support the idea that they were both inoffensive and brutes. Use
evidence from the text to support your answer.

The Grammar, Punctuation and Spelling test
Paper 1 – Grammar, punctuation and vocabulary

Paper 1 –
Grammar,
punctuation &
vocabulary
45 minutes
(approx)
50 marks

Paper 1 assesses grammar, punctuation and vocabulary. This is an area that has
changed significantly in the new curriculum and questions will refer to both
children’s knowledge of grammatical terms (such as pronoun and conjunction) and
use of language in the right context. Some questions will also require children
to put in the appropriate punctuation marks to clauses or sentences or to use a
particular sentence structure.

Paper 1 – Grammar, punctuation and vocabulary – Example Questions

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Starter question:

Write the contracted form of the underlined words:
That decision does not seem fair.

Challenging question:

Circle all the determiners in the sentence below:
Two apple trees screened the open windows on one side.

Paper 2 - Spelling test
Paper 2 –
Spelling test
15 minutes
(approx)
20 marks

Paper 2 assesses spelling and requires children to spell 20 words. Each word is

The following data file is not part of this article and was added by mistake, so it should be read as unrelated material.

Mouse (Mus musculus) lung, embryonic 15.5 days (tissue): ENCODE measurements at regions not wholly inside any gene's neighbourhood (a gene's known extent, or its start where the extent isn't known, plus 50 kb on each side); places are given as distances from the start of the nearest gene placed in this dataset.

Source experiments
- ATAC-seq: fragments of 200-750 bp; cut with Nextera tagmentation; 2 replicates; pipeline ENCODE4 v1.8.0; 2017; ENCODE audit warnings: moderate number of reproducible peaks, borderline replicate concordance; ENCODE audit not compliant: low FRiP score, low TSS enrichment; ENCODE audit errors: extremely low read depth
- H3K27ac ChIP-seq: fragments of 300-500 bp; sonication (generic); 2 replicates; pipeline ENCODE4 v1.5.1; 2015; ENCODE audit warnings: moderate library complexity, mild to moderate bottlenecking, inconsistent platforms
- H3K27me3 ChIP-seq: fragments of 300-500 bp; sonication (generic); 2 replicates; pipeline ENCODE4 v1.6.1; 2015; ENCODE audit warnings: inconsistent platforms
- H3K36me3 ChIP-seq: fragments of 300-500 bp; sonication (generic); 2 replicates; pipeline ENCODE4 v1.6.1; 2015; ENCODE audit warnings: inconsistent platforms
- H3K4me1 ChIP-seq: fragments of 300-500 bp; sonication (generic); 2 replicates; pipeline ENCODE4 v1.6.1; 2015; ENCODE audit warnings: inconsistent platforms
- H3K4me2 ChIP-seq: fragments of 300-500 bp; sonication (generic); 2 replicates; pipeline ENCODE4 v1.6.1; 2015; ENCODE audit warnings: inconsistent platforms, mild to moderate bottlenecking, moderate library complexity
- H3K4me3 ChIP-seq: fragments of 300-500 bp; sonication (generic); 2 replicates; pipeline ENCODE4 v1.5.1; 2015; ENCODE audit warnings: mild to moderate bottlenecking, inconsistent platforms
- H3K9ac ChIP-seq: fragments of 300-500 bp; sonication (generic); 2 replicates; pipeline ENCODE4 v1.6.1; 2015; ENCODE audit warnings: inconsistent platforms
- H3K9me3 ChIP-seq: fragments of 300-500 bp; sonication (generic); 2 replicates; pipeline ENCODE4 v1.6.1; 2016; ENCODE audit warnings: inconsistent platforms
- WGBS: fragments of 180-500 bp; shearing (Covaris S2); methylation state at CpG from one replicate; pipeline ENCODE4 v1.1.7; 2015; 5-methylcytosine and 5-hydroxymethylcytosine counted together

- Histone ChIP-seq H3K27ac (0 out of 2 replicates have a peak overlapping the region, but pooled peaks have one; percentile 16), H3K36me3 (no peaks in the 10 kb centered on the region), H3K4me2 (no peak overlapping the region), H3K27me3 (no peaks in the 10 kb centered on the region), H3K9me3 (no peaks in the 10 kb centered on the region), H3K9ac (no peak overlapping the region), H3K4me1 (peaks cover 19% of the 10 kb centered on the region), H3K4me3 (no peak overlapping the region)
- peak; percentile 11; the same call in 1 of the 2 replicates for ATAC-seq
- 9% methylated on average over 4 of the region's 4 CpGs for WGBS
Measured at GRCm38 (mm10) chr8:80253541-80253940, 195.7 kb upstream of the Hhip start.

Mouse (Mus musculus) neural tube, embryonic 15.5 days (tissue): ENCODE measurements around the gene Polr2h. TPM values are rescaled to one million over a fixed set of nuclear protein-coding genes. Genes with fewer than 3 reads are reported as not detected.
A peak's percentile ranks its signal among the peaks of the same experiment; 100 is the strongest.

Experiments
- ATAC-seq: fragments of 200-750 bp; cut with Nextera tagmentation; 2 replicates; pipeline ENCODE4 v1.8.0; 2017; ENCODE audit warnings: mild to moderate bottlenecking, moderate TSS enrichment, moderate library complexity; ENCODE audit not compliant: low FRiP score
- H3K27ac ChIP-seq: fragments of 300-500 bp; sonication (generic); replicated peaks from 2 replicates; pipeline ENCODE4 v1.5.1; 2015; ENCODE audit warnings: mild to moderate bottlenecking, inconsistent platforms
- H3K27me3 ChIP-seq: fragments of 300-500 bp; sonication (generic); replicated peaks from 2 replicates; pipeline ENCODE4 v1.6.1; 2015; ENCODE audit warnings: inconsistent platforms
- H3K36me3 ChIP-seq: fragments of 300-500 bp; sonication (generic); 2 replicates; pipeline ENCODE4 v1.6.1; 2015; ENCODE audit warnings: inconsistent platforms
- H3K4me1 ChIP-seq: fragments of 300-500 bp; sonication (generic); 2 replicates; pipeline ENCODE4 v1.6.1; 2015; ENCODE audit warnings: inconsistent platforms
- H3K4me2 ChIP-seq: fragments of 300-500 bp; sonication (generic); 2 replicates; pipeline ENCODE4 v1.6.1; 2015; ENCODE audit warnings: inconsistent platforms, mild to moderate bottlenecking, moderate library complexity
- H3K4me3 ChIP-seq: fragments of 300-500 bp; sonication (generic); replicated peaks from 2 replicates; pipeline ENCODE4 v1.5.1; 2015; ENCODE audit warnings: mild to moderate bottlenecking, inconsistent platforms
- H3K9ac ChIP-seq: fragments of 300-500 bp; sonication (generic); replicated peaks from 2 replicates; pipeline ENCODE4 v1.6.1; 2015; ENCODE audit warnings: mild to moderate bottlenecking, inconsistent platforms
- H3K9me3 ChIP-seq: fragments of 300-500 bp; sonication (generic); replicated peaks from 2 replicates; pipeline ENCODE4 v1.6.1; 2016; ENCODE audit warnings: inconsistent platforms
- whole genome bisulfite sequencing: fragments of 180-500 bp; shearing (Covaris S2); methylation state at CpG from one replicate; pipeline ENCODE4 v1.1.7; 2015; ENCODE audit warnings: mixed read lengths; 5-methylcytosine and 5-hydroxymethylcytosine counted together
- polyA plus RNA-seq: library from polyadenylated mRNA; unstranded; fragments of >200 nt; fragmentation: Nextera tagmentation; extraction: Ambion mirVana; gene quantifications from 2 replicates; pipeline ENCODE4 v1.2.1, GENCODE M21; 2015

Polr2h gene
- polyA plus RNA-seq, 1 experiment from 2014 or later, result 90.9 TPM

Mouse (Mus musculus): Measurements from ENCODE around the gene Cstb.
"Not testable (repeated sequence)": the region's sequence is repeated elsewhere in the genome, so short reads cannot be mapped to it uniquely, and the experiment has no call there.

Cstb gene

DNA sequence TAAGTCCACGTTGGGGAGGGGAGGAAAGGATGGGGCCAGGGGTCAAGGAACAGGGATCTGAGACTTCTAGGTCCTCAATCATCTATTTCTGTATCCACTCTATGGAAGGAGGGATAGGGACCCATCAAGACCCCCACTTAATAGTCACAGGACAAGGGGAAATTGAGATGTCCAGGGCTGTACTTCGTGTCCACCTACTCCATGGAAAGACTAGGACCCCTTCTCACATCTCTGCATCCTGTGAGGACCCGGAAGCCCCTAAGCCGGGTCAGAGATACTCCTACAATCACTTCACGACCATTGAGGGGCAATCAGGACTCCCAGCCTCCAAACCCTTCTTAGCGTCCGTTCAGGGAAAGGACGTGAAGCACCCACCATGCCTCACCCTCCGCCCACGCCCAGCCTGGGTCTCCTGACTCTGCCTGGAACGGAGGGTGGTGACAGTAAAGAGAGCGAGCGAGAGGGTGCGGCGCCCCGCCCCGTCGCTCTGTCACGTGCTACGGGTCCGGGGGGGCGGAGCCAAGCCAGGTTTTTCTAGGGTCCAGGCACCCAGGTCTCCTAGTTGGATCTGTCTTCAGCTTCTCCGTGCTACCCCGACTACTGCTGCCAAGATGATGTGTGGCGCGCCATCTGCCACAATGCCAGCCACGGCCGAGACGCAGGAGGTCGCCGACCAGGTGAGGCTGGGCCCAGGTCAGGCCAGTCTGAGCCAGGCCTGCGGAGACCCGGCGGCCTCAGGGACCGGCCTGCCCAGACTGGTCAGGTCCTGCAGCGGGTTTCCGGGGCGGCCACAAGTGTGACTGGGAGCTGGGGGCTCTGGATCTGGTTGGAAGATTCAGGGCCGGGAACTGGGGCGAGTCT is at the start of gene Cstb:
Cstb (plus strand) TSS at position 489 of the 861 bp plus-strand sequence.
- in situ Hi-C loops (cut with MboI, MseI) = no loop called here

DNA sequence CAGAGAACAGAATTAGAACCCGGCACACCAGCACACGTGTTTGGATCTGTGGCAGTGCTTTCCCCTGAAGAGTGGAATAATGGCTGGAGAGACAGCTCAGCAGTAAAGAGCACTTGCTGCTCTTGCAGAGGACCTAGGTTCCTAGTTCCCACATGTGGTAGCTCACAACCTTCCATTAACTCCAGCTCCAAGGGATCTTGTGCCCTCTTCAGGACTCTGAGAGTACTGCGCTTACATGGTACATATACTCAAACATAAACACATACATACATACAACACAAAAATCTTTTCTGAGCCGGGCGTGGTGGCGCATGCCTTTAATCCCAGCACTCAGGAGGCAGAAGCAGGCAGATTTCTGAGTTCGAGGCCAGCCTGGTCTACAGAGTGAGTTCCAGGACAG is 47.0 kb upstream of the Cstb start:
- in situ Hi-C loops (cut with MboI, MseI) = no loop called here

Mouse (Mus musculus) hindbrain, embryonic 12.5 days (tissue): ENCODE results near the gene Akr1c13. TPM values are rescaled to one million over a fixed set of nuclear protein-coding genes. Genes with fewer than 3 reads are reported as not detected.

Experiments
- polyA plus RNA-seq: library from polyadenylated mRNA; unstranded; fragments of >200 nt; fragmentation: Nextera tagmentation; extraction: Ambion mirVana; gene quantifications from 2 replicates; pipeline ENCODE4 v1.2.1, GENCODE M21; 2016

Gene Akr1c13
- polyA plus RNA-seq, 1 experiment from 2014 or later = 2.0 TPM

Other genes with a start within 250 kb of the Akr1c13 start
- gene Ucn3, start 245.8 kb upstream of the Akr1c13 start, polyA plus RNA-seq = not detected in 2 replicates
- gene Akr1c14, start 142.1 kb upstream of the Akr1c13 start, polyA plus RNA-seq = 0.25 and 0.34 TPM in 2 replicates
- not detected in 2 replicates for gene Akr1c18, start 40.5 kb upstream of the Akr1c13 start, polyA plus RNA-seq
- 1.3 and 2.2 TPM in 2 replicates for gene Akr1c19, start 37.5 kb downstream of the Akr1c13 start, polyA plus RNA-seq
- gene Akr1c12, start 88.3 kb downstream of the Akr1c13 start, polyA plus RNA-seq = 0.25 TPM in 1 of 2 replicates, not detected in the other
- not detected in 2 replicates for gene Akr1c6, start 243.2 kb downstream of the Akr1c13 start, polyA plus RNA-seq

read out as part of a sentence that is printed in the answer booklet. Your child will
be asked to write the missing word into the gap. The words in the test will be based
on the spelling rules taught across Key Stage 2, in increasing difficulty.

There are 70 marks altogether, made up of the scores from both papers to achieve an overall
score for grammar, punctuation & spelling.

Spelling Paper – Spelling Examples
Starter words:

Sara wanted to be an explorer and discover new lands.
The spy was sent on a secret mission.

Challenging words: Omar put the cutlery back in the drawer.

Ellen’s gold bracelet was her most treasured possession.

Marking and Results
All of the tests will be carried out in school and organised by your child’s teachers. Following
this, they will be sent to be marked by a central agency and then returned shortly before the
end of the summer term. Once the results are returned to the school, they will be reported to
you, often as part of a wider school report at the end of the school year.
The way this is done has changed significantly from the national curriculum levels used in
the past. Your child’s score will be converted to a scaled score to allow it to be compared to
others’. Scaled scores will normally range between 80 and 130. The scale will be set so that
reaching a score of 100 will indicate that your child is working at the expected standard for the
end of Key Stage 2.
Higher scores indicate more advanced attainment, with lower scores suggesting that your
child may need some additional support to catch up with his or her peers.
Scores will be provided for reading, mathematics, and grammar, punctuation and spelling.